I LIVE IN JAPAN / Lauren Jubelt

DECEMBER 2020 (VOL.158)

Lauren Jubelt

Home country/state/city:Orlando, Florida USA


What is your occupation in Japan?

I work for a Japanese company in Digital Marketing and what I consider Business Coordination; cross-culture communication between the US branch and the Japan head office.

What is the distinctive difference between the United States and Japan?

Everything is a lot smaller in Japan; apartments, portion sizes, as well as not using a car in the city at all. Where I grew up in Orlando you needed a car to get around.


Why did you make your YouTube channel?

I made my youtube channel in 2011 as a way to convey my love for Japanese culture and pop culture. I uploaded regularly for the first few years I lived here but when I started working I stopped as a full-time job was difficult. Now I am beginning to pick it back up again and it’s been a lot of fun!

What do you miss about your maternal country living in Japan?

I don’t miss much to be honest, as I spent the majority of my adult life in Japan. At almost 22 years old I moved to Japan straight out of a University and all of my adult “firsts” were in Japan. If I had to choose something I would say certain foods (like Mexican food!) and my family!

What do you find different about living in Japan over the term compared to when you first arrived or came as a tourist?

More responsibility and the “magic” of Japan wears off after a while. Life becomes normal but a lot of people still treat you as a tourist because you look foreign (as a western foreigner here) and speak to you in English even if you can speak Japanese. Of course, my workplace doesn’t do this as they know me well, but the normal strangers on the street can’t tell if I live here or not. To a tourist, this is helpful and welcoming, but to someone who has been living here for a long time, it can be disheartening when you are treated as an “outsider”.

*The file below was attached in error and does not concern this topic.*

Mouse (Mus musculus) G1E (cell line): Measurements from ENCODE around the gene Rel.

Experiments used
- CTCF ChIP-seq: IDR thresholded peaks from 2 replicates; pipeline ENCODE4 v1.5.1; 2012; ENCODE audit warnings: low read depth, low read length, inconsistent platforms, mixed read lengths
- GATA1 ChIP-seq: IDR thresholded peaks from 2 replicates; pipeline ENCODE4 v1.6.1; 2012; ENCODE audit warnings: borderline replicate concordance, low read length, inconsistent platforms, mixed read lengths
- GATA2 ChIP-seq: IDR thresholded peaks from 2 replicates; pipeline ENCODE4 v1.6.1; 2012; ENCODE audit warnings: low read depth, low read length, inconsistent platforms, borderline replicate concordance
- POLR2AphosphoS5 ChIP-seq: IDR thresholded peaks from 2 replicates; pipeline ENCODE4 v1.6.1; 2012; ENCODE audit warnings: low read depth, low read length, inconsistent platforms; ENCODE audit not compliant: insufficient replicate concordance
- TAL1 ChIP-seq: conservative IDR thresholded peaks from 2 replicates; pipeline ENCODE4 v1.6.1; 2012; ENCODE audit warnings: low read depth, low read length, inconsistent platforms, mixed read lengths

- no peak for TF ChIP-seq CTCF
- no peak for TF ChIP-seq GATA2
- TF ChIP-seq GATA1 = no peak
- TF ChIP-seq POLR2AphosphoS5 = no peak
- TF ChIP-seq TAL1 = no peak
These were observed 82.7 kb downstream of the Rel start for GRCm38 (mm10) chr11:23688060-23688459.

What do you appreciate most about Japanese culture?

Collectivism! Most people think about society as a whole rather than themselves individually. They try not to cause others trouble, like talking on the train, keeping the noise down after 10 pm at night, or not eating while walking. I have reverse culture shock when I go back to the US and I see people speaking on their phones in restaurants or on an airplane before it takes off and it bothers me now because I don’t want to hear the conversations.

What parts of Japanese culture do you recommend that foreign people try to experience?

The easiest thing to experience is to stay at a Ryokan and soak in the hot springs! It’s one of my favorite things to do, it’s simple and it’s very Japanese.

Are there any aspects of the Japanese culture or its people that you find bizarre or unique?

A lot of Japanese people ask me the typical “foreigner” questions like “can you use chopsticks?” or “can you eat raw fish?” and assume that I am an English teacher or an exchange student. I think that’s bizarre for someone to ask when you first meet anyone.

Were you hesitant to relocate to Japan?

Not at all! I studied abroad in Japan 3 times before I made the decision to move officially so I knew the culture and what I was getting into.

After moving to Japan, did you have any funny experiences?

This didn’t happen in Japan, but one time a few years ago I was on vacation back home in the US in a Wine Country in CA, when a group of Japanese tourists came in on a bus. 2 men started checking out my car and I could tell they were Japanese because they were speaking the language. I go up to them and speak to them in Japanese because I wanted to know why they were checking out my car and they were very surprised I could speak Japanese. We had a conversation for a couple of minutes but the funniest part was their faces when they realized I was speaking in Japanese to them and that I lived in Japan. Never assume that a foreigner can’t speak Japanese!